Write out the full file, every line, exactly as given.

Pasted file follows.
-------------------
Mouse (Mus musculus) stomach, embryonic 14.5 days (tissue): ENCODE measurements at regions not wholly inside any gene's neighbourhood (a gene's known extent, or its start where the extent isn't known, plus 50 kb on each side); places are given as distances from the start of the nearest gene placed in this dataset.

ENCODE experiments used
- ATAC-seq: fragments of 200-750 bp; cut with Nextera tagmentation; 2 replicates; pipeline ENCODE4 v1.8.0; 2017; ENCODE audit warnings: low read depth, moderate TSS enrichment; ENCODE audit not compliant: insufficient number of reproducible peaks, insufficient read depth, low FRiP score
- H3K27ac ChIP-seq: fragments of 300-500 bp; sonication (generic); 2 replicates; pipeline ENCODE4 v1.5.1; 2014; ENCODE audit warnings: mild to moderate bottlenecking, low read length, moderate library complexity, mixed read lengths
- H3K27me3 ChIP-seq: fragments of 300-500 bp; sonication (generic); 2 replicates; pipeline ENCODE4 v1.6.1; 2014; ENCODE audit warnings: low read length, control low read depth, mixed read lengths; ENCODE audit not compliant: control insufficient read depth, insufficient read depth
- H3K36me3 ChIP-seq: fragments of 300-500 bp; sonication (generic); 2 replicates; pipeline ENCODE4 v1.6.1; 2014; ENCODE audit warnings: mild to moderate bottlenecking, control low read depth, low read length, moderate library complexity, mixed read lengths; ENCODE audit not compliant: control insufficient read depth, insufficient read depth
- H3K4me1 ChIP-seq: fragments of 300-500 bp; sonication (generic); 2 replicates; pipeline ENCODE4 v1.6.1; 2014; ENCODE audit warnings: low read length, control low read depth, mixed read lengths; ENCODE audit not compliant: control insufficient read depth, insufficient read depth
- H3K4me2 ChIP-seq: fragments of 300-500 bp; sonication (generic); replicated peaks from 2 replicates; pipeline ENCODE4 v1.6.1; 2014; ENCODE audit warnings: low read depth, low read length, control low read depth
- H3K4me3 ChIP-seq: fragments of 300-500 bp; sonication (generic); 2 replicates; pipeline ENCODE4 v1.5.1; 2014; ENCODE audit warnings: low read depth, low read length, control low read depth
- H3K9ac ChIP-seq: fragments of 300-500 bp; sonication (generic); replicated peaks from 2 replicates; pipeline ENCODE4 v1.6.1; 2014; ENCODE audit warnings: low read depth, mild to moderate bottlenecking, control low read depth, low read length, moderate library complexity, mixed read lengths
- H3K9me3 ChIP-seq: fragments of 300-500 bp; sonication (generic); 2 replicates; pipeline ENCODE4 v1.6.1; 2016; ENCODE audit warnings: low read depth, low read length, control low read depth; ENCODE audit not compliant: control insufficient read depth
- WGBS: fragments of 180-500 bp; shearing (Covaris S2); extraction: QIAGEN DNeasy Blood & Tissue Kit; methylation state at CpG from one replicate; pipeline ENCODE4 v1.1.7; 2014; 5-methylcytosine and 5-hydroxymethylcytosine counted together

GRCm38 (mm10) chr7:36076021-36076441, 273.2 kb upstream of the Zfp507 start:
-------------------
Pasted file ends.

Mouse (Mus musculus) stomach, embryonic 14.5 days (tissue): ENCODE measurements at regions not wholly inside any gene's neighbourhood (a gene's known extent, or its start where the extent isn't known, plus 50 kb on each side); places are given as distances from the start of the nearest gene placed in this dataset.

ENCODE experiments used
- ATAC-seq: fragments of 200-750 bp; cut with Nextera tagmentation; 2 replicates; pipeline ENCODE4 v1.8.0; 2017; ENCODE audit warnings: low read depth, moderate TSS enrichment; ENCODE audit not compliant: insufficient number of reproducible peaks, insufficient read depth, low FRiP score
- H3K27ac ChIP-seq: fragments of 300-500 bp; sonication (generic); 2 replicates; pipeline ENCODE4 v1.5.1; 2014; ENCODE audit warnings: mild to moderate bottlenecking, low read length, moderate library complexity, mixed read lengths
- H3K27me3 ChIP-seq: fragments of 300-500 bp; sonication (generic); 2 replicates; pipeline ENCODE4 v1.6.1; 2014; ENCODE audit warnings: low read length, control low read depth, mixed read lengths; ENCODE audit not compliant: control insufficient read depth, insufficient read depth
- H3K36me3 ChIP-seq: fragments of 300-500 bp; sonication (generic); 2 replicates; pipeline ENCODE4 v1.6.1; 2014; ENCODE audit warnings: mild to moderate bottlenecking, control low read depth, low read length, moderate library complexity, mixed read lengths; ENCODE audit not compliant: control insufficient read depth, insufficient read depth
- H3K4me1 ChIP-seq: fragments of 300-500 bp; sonication (generic); 2 replicates; pipeline ENCODE4 v1.6.1; 2014; ENCODE audit warnings: low read length, control low read depth, mixed read lengths; ENCODE audit not compliant: control insufficient read depth, insufficient read depth
- H3K4me2 ChIP-seq: fragments of 300-500 bp; sonication (generic); replicated peaks from 2 replicates; pipeline ENCODE4 v1.6.1; 2014; ENCODE audit warnings: low read depth, low read length, control low read depth
- H3K4me3 ChIP-seq: fragments of 300-500 bp; sonication (generic); 2 replicates; pipeline ENCODE4 v1.5.1; 2014; ENCODE audit warnings: low read depth, low read length, control low read depth
- H3K9ac ChIP-seq: fragments of 300-500 bp; sonication (generic); replicated peaks from 2 replicates; pipeline ENCODE4 v1.6.1; 2014; ENCODE audit warnings: low read depth, mild to moderate bottlenecking, control low read depth, low read length, moderate library complexity, mixed read lengths
- H3K9me3 ChIP-seq: fragments of 300-500 bp; sonication (generic); 2 replicates; pipeline ENCODE4 v1.6.1; 2016; ENCODE audit warnings: low read depth, low read length, control low read depth; ENCODE audit not compliant: control insufficient read depth
- WGBS: fragments of 180-500 bp; shearing (Covaris S2); extraction: QIAGEN DNeasy Blood & Tissue Kit; methylation state at CpG from one replicate; pipeline ENCODE4 v1.1.7; 2014; 5-methylcytosine and 5-hydroxymethylcytosine counted together

GRCm38 (mm10) chr7:36076021-36076441, 273.2 kb upstream of the Zfp507 start: